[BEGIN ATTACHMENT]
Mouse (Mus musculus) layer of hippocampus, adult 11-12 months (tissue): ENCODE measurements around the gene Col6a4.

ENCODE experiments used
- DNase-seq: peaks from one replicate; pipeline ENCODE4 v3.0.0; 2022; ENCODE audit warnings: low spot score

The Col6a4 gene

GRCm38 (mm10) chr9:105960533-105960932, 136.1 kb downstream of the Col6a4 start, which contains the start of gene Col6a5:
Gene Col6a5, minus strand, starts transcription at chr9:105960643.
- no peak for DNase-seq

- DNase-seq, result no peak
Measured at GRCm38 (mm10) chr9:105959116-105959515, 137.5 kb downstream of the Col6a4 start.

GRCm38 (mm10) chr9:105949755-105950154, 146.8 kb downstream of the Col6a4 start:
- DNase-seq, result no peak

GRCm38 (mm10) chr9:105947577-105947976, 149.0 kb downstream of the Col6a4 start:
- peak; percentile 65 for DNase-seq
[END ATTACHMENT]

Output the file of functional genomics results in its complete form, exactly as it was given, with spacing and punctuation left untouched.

Mouse (Mus musculus) layer of hippocampus, adult 11-12 months (tissue): ENCODE measurements around the gene Col6a4.

ENCODE experiments used
- DNase-seq: peaks from one replicate; pipeline ENCODE4 v3.0.0; 2022; ENCODE audit warnings: low spot score

The Col6a4 gene

GRCm38 (mm10) chr9:105960533-105960932, 136.1 kb downstream of the Col6a4 start, which contains the start of gene Col6a5:
Gene Col6a5, minus strand, starts transcription at chr9:105960643.
- no peak for DNase-seq

- DNase-seq, result no peak
Measured at GRCm38 (mm10) chr9:105959116-105959515, 137.5 kb downstream of the Col6a4 start.

GRCm38 (mm10) chr9:105949755-105950154, 146.8 kb downstream of the Col6a4 start:
- DNase-seq, result no peak

GRCm38 (mm10) chr9:105947577-105947976, 149.0 kb downstream of the Col6a4 start:
- peak; percentile 65 for DNase-seq